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  1. #1


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    Macintosh HD and Finder.. What is the difference?
    I was working on my Dads new imac as I don't have an apple yet and I was wondering what is the difference between "Macintosh HD" and "Finder"? I know Spotlight will locate things for you so what is Finder for? Maybe a better question is What can you do with Finder that you can't do with Macintosh HD or visa versa?

    Can you clear this up for me? Thanks!
    I Love my Mac!!!

  2. #2


    Member Since
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    uh what?

    Clicking on Macintosh HD just opens Finder. Macintosh HD is the default name of the primary hard drive in a Mac.

  3. #3

    cwa107's Avatar
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    Quote Originally Posted by MikeT View Post
    I was working on my Dads new imac as I don't have an apple yet and I was wondering what is the difference between "Macintosh HD" and "Finder"? I know Spotlight will locate things for you so what is Finder for? Maybe a better question is What can you do with Finder that you can't do with Macintosh HD or visa versa?

    Can you clear this up for me? Thanks!
    Finder is the windowed file and folder browser in OS X. The concept is similar to Windows Explorer. Macintosh HD is just a shortcut to display the contents of your hard drive in a Finder window.
    Liquid and computers don't mix. It might seem simple, but we see an incredible amount of people post here about spills. Keep drinks and other liquids away from your expensive electronics!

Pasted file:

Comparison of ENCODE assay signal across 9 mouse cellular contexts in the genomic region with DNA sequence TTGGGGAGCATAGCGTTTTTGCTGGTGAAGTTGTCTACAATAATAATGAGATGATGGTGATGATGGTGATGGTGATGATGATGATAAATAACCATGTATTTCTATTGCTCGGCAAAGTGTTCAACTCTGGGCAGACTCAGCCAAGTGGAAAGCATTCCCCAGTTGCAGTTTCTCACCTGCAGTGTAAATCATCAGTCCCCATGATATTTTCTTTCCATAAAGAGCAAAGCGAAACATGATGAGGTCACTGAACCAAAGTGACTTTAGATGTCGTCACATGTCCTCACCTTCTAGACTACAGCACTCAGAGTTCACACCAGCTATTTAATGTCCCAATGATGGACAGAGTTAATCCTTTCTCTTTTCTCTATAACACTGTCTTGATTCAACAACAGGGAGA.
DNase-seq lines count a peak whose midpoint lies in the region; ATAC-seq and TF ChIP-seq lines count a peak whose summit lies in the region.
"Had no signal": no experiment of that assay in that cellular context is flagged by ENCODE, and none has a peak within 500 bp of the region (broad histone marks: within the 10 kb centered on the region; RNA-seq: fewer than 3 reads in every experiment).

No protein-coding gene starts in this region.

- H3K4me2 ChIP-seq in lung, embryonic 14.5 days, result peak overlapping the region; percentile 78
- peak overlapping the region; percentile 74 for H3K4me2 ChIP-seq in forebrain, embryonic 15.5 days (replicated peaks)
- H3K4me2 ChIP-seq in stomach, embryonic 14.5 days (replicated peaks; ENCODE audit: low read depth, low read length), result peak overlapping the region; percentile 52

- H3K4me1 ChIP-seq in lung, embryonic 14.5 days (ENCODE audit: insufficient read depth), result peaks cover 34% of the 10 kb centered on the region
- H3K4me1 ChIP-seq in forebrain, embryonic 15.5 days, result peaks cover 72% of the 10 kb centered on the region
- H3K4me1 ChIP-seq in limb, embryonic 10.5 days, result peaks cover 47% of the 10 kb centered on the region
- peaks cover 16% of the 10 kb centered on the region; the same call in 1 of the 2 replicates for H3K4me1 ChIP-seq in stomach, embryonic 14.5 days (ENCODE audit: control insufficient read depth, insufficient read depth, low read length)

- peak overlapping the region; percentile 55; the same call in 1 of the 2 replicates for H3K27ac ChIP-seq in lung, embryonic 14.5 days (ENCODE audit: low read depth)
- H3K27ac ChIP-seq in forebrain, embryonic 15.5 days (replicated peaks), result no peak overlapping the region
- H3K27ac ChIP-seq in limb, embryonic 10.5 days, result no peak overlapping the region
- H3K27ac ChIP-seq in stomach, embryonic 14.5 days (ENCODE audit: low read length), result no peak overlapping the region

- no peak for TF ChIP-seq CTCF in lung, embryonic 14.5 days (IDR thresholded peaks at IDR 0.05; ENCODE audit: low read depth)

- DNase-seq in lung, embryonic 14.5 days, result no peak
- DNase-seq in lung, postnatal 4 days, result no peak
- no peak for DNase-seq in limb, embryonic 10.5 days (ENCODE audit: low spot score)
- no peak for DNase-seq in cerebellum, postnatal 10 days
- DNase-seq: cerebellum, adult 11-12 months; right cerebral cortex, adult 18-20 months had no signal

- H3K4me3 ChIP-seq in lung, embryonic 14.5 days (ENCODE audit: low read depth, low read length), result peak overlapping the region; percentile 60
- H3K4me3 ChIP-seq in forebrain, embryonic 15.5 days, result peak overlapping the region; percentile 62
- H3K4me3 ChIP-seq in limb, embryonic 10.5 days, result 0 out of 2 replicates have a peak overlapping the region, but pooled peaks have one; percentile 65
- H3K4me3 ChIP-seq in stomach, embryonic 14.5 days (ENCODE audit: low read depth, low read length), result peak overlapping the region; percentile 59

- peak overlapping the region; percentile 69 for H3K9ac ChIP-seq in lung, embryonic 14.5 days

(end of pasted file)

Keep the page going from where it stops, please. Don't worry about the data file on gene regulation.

https://youtu.be/KHZ8ek-6ccc

  4. #4


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    So the "Macintosh HD" is just a shortcut to Finder? They are both the same thing?
    I Love my Mac!!!

  5. #5


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    Quote Originally Posted by MikeT View Post
    So the "Macintosh HD" is just a shortcut to Finder? They are both the same thing?
    exactly the same.

  6. #6


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    This is Wikipedia's article on it. Despite the claim made in it that the Finder was completely rewritten for OS X, many people say it wasn't and that even Tiger contains some ancient code that was merely ported over.

    Posts 3 and 4 in this thread appear to confirm this.

  7. #7

    cwa107's Avatar
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    Quote Originally Posted by MikeT View Post
    So the "Macintosh HD" is just a shortcut to Finder? They are both the same thing?